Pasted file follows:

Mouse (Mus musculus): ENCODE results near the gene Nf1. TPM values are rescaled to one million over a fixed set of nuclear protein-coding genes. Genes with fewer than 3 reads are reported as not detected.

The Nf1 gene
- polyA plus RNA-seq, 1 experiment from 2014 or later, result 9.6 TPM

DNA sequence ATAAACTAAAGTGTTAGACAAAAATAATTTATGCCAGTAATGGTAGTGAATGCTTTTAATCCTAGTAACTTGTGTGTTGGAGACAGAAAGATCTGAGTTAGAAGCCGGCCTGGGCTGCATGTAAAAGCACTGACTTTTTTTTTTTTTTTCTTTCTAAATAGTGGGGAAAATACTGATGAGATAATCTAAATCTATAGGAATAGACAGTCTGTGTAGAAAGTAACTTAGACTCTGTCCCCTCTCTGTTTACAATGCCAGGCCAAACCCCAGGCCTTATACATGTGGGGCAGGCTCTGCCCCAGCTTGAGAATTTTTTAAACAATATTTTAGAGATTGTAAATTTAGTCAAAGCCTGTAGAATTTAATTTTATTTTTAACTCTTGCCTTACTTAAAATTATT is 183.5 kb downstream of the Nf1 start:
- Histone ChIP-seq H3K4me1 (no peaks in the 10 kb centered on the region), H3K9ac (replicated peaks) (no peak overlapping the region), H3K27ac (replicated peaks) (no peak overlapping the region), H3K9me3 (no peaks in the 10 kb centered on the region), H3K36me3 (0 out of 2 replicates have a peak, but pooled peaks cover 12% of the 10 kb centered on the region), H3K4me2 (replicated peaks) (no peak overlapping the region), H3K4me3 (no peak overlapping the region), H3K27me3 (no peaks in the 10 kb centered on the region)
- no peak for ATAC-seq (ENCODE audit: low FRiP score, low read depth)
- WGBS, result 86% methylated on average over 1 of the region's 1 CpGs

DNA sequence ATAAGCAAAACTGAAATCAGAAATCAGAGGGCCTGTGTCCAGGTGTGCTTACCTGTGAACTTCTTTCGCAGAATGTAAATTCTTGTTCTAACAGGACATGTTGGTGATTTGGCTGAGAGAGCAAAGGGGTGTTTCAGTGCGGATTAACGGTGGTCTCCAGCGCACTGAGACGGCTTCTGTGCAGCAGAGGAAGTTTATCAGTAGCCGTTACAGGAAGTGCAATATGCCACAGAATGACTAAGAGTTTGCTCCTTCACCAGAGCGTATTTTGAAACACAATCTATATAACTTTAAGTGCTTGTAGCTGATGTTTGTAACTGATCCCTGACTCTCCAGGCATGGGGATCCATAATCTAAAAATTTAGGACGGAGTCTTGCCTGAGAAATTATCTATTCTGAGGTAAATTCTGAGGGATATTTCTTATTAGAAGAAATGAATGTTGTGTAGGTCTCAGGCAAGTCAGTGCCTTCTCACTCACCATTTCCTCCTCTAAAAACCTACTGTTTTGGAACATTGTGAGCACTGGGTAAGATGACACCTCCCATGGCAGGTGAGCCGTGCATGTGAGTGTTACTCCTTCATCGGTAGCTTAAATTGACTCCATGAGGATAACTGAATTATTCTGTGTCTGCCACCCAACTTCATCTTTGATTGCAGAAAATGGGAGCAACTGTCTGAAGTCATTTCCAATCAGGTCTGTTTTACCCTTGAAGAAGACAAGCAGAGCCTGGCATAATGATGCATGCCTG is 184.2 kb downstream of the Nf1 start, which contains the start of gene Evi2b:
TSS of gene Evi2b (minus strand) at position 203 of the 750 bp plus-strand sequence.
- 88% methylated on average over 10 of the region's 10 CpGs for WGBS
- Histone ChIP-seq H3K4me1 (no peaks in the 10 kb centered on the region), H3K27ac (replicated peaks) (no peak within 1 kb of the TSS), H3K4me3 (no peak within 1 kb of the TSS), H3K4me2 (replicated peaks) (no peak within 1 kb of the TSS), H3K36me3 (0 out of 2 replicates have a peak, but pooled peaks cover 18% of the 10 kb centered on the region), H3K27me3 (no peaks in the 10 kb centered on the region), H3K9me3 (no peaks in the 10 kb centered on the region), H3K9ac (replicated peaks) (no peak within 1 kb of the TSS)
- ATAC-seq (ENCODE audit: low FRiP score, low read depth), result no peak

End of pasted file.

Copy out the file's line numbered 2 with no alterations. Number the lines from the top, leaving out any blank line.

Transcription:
The Nf1 gene